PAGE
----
We’re happy to report that the Gimlet residence has officially been rat free for one week! Hooray! The exterminator caught six rats, we rat-proofed our house as per the exterminator’s recommendations, and we are ready to move into the cleanup phase. For now we try not to think about how many pounds of rat droppings are just over our heads in the attic.
Christmas is a busy time for churches, and in addition to the expected holiday festivities and charity for families in need, it was also necessary to coordinate another memorial service (that makes two in two months for my tenure). As our congregation meets in a different building now, and we’re still getting used to where things are, the Sunday before the service we planned to check out the resources in the kitchen and cultural hall. At the entrance to the cultural hall we stopped, stunned by the sight of a massive Meso-American-style pyramid which took up almost one-third of the space in the hall and reached almost to the ceiling. The ward council was of one mind in calling it a Rameumptom. We soon found out that it was actually Samuel the Lamanite’s wall from the other ward’s Book of Mormon-themed Christmas party, and as the party had already taken place, the Rameumptom/Samuel’s wall/ziggurat could be removed before the memorial service.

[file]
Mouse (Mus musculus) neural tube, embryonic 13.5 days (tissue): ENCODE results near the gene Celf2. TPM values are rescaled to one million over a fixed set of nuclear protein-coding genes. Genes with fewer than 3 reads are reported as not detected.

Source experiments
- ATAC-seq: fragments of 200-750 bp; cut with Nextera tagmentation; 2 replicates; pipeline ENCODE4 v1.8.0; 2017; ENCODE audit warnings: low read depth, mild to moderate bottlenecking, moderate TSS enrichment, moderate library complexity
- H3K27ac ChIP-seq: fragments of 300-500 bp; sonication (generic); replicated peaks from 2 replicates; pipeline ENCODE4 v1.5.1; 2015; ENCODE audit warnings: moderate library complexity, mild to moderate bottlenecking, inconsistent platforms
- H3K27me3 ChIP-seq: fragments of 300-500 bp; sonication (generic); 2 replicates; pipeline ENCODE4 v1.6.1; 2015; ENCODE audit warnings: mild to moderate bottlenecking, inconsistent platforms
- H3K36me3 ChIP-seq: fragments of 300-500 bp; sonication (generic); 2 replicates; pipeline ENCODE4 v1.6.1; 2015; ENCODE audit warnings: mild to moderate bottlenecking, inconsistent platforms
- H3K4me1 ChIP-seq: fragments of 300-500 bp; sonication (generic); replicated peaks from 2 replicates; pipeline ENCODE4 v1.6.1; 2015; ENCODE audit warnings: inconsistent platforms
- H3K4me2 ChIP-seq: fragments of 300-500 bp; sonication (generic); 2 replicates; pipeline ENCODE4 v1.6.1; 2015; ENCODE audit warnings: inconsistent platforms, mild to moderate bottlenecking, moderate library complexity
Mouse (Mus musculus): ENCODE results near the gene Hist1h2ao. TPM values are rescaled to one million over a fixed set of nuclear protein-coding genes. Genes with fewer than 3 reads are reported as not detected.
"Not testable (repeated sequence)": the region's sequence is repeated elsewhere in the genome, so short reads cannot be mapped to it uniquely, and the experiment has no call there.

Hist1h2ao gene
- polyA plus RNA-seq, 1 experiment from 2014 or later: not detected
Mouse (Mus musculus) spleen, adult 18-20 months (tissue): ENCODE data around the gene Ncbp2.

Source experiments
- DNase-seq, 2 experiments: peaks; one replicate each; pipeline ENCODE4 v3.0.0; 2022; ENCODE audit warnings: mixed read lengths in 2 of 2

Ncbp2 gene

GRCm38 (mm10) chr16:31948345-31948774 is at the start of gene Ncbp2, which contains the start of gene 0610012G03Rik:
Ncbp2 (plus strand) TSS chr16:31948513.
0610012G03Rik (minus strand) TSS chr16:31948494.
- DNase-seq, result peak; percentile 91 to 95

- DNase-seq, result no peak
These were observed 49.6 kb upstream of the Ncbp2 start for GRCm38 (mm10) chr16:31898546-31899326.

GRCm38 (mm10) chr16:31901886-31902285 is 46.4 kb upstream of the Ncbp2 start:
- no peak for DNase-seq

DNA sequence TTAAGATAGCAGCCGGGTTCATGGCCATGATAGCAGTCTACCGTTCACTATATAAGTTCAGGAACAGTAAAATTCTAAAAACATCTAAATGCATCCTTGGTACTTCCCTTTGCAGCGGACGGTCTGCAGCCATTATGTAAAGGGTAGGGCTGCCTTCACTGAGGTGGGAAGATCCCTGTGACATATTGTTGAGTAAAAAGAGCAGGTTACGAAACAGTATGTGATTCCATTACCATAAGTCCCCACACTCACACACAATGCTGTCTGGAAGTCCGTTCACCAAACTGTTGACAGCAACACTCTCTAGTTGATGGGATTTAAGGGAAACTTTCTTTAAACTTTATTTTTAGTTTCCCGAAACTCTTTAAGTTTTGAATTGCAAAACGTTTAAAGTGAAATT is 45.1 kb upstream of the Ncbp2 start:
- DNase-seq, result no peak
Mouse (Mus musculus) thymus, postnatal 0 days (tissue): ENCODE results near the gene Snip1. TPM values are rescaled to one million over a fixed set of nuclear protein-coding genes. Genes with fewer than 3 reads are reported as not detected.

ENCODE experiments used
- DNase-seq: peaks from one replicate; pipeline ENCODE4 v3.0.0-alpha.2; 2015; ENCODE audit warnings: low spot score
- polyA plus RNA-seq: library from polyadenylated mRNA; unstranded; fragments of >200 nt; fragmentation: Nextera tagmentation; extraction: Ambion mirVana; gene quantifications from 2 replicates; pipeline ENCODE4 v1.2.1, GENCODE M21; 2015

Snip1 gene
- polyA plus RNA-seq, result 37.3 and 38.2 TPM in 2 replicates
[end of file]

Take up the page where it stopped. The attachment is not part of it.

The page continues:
Fortunately the very impressive structure was still standing the following day when we were doing some preliminary setup, so it was possible to take a photo:
Before the (Rameumptom-free) memorial service, we attended the annual ethnic brunch at Thing Two’s school: a holiday party for all the first grade classes to celebrate world cultures and friendship. The children sang several holiday songs, and then Thing Two played his violin. Earlier, when the children were practicing for the brunch concert, Thing Two told the music teacher that he played the violin and volunteered to participate.
Thing Two was eager to perform and enjoyed himself immensely, playing a set of three tunes from Denmark and Sweden. We seem to have a showman on our hands! (Meanwhile, Your Humble Narrator was probably nervous enough for both mother and child.) Long time GimletBlog readers may recognize Thing Two’s festdrakt, or Norwegian folk costume, as the one that Thing One wore when Thing Two was a baby.